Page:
They solve your toughest paint removal problems. Whether you’re cleaning a used paint brush or washing out a rag you used while painting, paint thinners such as acetone, mineral spirits, and turpentine work well for removing oil-based paints. But these paint-removers come with environmental hazards you may not be aware of:
- Acetone: Used in consumer products like nail polish remover and auto lacquer, acetone is a colorless, clear liquid that is somewhat toxic (should never be ingested or inhaled).
- Mineral spirits: A petroleum distillate, mineral spirits are often used as a substitute for turpentine. They are less flammable and toxic than turpentine, but are still volatile and are acutely and chronically toxic due to high percentage of aromatics.
- Toluene: Made from tolu tree byproducts as well as crude oil, this chemical is also used in nail polishes and adhesives and can cause dizziness and confusion. Toluene is very toxic in higher concentrations.
- Turpentine: Though often derived from pine trees, turpentine can also be made from crude oil. It is highly flammable and should be handled with care.
How to recycle or dispose of paint thinner
So, what’s the safe way to recycle or dispose of paint thinners? Follow these steps for eco-friendly ways to handle your paint thinners to protect the environment and your health:
- Don’t pour down the drain: Turpentine, paint thinners, mineral spirits, and other solvents should never be poured down the drain, into the septic tank, or into a storm drain as they are toxic to the environment and will contaminate groundwater.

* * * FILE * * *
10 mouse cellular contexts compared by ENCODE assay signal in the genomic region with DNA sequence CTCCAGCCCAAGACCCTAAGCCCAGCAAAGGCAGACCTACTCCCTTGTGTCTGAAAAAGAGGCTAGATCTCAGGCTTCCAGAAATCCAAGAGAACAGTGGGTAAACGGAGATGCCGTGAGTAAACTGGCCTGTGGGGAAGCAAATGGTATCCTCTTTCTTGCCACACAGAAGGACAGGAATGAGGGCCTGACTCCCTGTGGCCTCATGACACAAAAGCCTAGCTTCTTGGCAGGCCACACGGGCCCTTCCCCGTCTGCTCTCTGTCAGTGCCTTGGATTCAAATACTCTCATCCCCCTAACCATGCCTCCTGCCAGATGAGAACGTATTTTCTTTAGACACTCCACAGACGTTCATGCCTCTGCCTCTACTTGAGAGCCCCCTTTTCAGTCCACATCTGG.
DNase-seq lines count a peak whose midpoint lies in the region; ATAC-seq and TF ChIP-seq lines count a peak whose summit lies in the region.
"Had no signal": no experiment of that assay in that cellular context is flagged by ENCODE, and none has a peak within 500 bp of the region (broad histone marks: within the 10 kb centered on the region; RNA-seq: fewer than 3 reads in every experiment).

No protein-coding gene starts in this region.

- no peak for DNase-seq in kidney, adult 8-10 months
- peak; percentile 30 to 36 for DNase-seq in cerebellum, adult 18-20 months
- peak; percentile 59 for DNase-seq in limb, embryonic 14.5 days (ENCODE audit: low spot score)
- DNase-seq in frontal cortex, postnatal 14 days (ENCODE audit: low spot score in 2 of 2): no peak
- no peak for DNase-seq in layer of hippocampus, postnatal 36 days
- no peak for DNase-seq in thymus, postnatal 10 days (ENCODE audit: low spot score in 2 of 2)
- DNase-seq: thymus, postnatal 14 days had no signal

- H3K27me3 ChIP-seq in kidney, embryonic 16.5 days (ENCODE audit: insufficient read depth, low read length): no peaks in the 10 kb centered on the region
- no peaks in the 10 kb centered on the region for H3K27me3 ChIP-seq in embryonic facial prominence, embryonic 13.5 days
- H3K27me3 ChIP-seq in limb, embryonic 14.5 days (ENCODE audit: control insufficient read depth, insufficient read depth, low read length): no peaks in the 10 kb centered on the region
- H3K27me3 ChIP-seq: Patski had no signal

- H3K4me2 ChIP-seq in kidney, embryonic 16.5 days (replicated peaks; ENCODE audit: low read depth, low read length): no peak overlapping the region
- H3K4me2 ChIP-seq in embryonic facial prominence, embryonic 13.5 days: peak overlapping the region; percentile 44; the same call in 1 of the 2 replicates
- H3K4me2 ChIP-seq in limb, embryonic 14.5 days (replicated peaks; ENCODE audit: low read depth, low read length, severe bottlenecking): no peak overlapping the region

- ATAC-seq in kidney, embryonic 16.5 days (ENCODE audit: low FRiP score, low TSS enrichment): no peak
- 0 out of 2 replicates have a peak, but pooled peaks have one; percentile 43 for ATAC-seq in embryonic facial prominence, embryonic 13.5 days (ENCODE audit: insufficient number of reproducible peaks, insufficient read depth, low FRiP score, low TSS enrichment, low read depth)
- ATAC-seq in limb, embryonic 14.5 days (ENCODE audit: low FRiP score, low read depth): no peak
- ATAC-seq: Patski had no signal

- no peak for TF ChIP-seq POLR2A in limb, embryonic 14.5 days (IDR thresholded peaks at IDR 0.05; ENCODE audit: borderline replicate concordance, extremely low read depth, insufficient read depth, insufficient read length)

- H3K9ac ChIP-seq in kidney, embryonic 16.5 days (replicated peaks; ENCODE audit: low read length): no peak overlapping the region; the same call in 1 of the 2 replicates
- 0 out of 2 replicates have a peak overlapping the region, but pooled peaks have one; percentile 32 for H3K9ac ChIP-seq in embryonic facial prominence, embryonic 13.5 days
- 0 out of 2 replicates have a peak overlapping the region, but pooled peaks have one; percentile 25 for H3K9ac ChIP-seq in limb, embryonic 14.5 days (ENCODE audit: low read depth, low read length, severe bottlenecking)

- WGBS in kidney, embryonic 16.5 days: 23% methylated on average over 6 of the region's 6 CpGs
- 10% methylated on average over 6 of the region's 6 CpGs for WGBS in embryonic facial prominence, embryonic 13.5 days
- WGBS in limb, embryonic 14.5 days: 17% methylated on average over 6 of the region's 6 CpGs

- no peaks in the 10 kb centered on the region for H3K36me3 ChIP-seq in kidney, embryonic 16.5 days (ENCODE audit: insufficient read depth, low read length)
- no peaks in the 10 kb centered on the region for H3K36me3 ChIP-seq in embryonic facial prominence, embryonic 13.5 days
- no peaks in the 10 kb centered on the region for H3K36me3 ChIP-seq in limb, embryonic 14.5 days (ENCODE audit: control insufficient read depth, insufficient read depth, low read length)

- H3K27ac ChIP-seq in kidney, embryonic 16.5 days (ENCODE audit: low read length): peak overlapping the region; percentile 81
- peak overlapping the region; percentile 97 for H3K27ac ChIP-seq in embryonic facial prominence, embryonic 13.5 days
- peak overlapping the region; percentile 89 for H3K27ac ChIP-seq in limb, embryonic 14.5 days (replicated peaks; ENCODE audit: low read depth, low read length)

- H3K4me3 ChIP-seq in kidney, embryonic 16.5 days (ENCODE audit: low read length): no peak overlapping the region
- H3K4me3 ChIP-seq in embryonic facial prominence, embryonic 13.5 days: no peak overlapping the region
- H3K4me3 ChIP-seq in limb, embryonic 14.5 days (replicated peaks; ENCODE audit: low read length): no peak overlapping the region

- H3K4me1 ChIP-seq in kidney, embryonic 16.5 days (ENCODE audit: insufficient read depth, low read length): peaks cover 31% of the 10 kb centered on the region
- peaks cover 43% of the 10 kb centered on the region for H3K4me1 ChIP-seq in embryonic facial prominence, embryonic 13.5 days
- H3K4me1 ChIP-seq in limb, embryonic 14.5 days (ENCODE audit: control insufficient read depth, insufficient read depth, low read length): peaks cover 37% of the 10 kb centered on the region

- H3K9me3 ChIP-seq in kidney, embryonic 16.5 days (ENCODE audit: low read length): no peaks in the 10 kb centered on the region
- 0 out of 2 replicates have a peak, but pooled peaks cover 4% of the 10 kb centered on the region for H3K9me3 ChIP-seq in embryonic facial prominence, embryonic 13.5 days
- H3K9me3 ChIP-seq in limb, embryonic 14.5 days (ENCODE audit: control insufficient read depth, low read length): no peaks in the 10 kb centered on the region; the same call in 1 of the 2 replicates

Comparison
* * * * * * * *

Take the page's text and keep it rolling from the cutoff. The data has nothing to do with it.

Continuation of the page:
- Choose natural paint thinners: Instead of hazardous conventional paint thinners, look for natural paint thinners made from less toxic ingredients, like The Real Milk Paint Co’s Citrus Natural Solvent or Powdered Milk Paint Remover, BioShield Citrus Thinner.
- Reduce consumption: If possible, try to purchase and use less of these toxic products. Either borrow from a family member, friend, or neighbor, or look for less toxic substitutes. And when buying new, be sure to purchase only as much as you need.
- Give it away: Could your neighbor or friend use some paint thinner? If you’re moving or just cleaning house and want to get rid of unused paint thinners, find someone willing to take it off of your hands.
- Add to solvent paint: If you’ve got leftover paint that’s oil-based, you may be able to add your paint thinner to it to thin it out and as a way of disposing of the hazardous waste.
- Recycle through municipal paint collection: Paint thinners are considered household hazardous waste and therefore should be handled as such. Send your used product to a municipal hazardous collection site (call your local solid waste department for locations and events).
- Reuse, and reuse again: Paint thinners, mineral spirits, and turpentine can all be reused over and over again. As such, all you need to do is put the used product into a sealed container and leave in a safe place out of reach of children and pets. After some time, particulate matter (paint) will sink to the bottom. Then just drain off the clear liquid and put into a well-labeled clean container to be stored until you need it again. Pour the “soiled” residue into some kitty litter or shredded newspaper, let dry, and throw out with regular trash.
- Paint thinner containers: When you’ve used up an entire can or container of paint thinner or other solvent, leave the lid off to let the container dry, then recycle with the regular plastics or metals. Paint residue, unless it’s more than an inch, will not hinder the recycling process.